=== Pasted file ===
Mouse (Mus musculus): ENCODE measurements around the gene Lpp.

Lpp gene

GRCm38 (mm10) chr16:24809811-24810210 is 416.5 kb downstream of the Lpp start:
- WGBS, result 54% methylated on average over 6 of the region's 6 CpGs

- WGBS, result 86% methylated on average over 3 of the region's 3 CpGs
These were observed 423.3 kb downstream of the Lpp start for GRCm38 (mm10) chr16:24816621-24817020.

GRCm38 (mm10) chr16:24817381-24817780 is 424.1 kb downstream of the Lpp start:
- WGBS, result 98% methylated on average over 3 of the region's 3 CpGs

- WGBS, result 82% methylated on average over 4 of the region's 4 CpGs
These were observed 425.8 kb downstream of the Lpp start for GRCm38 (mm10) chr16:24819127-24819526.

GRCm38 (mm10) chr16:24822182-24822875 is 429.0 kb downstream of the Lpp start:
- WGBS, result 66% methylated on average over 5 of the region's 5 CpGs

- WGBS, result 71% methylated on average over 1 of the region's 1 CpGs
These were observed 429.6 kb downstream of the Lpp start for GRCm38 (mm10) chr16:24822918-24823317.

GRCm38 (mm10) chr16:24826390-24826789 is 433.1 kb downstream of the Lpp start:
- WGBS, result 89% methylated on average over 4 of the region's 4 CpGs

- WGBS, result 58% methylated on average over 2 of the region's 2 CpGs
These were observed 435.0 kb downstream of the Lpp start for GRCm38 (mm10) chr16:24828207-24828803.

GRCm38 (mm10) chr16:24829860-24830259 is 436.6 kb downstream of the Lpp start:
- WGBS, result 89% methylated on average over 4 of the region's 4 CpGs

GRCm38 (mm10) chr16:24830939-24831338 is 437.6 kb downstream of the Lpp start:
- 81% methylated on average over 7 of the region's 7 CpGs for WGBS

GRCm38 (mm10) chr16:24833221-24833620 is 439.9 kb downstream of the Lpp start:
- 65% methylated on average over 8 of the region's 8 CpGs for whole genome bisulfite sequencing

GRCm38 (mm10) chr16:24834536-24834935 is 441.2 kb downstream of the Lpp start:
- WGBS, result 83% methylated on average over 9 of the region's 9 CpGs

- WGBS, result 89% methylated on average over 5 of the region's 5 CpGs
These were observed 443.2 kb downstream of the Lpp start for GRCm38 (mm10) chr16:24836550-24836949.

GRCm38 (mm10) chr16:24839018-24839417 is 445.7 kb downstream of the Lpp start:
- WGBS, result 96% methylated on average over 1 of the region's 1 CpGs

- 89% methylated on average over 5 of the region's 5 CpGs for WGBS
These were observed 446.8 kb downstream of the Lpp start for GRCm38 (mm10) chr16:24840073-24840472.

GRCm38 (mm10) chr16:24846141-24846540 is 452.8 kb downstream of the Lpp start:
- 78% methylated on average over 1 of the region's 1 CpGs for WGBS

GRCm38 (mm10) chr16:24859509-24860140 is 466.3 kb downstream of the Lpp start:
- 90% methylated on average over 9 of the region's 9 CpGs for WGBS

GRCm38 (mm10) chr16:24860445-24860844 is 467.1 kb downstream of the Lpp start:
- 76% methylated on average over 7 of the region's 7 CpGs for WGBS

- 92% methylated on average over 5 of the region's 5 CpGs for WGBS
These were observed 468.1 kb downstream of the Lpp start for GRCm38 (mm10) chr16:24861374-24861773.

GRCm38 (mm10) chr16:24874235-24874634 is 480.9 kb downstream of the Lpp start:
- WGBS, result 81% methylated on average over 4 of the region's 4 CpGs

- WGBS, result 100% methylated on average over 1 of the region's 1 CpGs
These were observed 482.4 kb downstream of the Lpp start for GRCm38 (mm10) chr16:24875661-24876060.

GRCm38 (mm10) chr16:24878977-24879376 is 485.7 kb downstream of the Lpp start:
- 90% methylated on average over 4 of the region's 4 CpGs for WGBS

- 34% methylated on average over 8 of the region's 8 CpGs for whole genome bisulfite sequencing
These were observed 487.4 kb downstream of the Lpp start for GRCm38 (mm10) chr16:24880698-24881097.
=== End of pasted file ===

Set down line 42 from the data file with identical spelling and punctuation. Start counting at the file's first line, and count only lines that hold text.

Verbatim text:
- WGBS, result 81% methylated on average over 4 of the region's 4 CpGs